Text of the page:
Stepien, who is responsible for outreach to key political constituencies and crafting White House political strategy, has been under increasing pressure after high-profile Republican losses in the Virginia gubernatorial election and Alabama Senate special election — both races that saw the direct involvement of President Trump.
“Obviously the political shop has to bear a lot of blame of miscalculating this race,” one White House official conceded earlier this month.
Administration sources tell ABC News that John DeStefano, who currently heads the Office of Presidential Personnel, is expected to be elevated to a deputy chief of staff position, broadening his portfolio to oversee the administration's political operation.
DeStefano is expected to oversee four key offices once the restructuring is complete, a White House official confirmed: He will head the Office of Presidential Personnel, the Office of Public Liaison, the Office of Intergovernmental Affairs and the Office of Political Affairs.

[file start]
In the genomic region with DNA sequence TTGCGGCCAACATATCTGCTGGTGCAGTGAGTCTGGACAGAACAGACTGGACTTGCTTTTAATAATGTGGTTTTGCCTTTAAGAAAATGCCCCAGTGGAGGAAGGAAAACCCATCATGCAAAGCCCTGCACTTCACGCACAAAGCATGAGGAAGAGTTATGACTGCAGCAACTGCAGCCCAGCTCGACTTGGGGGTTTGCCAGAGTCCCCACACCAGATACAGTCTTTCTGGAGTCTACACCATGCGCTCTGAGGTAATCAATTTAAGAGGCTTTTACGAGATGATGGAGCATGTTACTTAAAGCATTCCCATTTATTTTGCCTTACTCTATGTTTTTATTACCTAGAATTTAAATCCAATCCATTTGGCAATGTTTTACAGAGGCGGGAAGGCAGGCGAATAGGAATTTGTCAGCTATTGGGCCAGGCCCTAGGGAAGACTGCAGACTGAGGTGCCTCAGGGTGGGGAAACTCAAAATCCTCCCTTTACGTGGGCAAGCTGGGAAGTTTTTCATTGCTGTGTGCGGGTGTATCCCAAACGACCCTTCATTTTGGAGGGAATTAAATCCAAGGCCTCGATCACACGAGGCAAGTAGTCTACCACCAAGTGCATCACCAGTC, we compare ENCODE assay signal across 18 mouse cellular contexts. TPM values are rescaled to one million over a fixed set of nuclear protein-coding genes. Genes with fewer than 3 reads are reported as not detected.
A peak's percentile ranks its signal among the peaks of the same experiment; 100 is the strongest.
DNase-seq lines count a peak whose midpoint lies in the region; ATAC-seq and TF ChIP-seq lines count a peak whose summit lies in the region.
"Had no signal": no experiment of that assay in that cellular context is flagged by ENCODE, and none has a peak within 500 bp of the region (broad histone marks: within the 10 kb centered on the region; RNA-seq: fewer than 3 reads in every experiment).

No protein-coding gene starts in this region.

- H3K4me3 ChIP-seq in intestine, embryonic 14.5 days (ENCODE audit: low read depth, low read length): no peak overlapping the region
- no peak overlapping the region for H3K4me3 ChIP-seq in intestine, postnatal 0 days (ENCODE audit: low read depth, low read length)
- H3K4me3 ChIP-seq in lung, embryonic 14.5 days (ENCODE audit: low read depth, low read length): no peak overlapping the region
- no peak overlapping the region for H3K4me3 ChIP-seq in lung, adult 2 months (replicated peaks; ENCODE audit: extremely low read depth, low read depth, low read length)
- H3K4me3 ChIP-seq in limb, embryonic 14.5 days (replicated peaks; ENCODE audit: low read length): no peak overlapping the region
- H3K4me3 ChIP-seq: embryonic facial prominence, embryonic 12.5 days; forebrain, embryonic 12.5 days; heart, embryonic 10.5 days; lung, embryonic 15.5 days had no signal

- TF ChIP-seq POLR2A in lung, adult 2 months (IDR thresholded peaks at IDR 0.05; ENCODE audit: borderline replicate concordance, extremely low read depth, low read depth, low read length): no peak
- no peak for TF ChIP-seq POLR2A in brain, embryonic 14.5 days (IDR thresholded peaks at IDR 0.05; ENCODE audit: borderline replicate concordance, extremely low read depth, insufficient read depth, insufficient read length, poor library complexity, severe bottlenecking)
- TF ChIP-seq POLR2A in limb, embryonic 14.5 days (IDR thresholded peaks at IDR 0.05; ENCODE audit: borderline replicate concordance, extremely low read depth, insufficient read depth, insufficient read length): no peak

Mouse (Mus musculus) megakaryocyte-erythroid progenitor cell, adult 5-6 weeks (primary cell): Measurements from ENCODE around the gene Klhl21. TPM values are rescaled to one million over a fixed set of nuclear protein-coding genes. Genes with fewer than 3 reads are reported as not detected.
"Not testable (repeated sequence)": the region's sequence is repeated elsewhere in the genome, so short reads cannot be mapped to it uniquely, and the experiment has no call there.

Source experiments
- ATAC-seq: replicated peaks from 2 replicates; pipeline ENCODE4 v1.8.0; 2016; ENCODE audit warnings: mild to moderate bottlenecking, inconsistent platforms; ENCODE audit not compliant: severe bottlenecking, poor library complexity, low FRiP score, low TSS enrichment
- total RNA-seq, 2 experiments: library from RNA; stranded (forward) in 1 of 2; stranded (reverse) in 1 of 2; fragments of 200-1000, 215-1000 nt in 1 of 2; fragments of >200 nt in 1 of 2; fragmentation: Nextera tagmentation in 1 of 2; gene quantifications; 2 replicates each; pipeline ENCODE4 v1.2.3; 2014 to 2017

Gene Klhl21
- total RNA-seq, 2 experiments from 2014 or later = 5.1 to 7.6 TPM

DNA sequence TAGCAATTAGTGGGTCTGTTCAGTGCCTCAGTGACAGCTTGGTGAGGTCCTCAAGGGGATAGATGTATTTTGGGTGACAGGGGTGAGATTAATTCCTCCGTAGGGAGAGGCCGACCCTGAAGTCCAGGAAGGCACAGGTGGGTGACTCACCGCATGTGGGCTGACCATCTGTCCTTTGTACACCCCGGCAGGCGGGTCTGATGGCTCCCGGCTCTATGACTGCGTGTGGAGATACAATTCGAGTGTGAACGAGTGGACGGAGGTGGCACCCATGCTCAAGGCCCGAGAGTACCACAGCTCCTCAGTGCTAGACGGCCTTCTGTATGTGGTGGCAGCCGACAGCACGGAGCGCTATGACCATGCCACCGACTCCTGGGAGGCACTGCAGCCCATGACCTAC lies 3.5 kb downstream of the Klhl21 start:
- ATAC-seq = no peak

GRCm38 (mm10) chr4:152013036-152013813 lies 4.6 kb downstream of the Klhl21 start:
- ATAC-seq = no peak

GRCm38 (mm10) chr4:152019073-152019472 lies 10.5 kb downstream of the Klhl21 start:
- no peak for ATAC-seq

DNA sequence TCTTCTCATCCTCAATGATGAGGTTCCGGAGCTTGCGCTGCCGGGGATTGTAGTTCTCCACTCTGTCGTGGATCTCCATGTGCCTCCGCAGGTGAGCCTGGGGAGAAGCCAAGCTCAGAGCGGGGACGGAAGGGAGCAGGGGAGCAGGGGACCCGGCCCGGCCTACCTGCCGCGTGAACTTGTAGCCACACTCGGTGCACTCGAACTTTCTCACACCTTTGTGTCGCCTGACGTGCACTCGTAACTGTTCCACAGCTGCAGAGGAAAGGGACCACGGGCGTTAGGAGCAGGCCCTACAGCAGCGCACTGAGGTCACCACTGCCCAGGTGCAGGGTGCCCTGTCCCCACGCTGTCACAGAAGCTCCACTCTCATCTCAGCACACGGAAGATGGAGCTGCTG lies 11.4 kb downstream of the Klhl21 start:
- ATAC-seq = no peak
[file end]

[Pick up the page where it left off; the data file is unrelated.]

Part of DeStefano’s broadening portfolio is a result of the departure of Deputy Chief of Staff Rick Dearborn, who will step down early next year, White House officials say.
"He's a super guy and it breaks my heart to see him leave, but I look forward to his continued personal friendship and support for the president’s agenda,” Chief of Staff John Kelly said of Dearborn in a statement.
Jim Carroll, who serves as senior counsel to the president, is also expected to assume a more senior role, according to multiple administration officials.
While the staffing changes are expected in January, one administration official cautioned that they were not yet final and are still "in flux."
The latest reshuffle caps a tumultuous year in the Trump West Wing.
The administration has so far seen 16 resignations and seven firings of senior staff, with more departures likely in the new year, sources tell ABC News.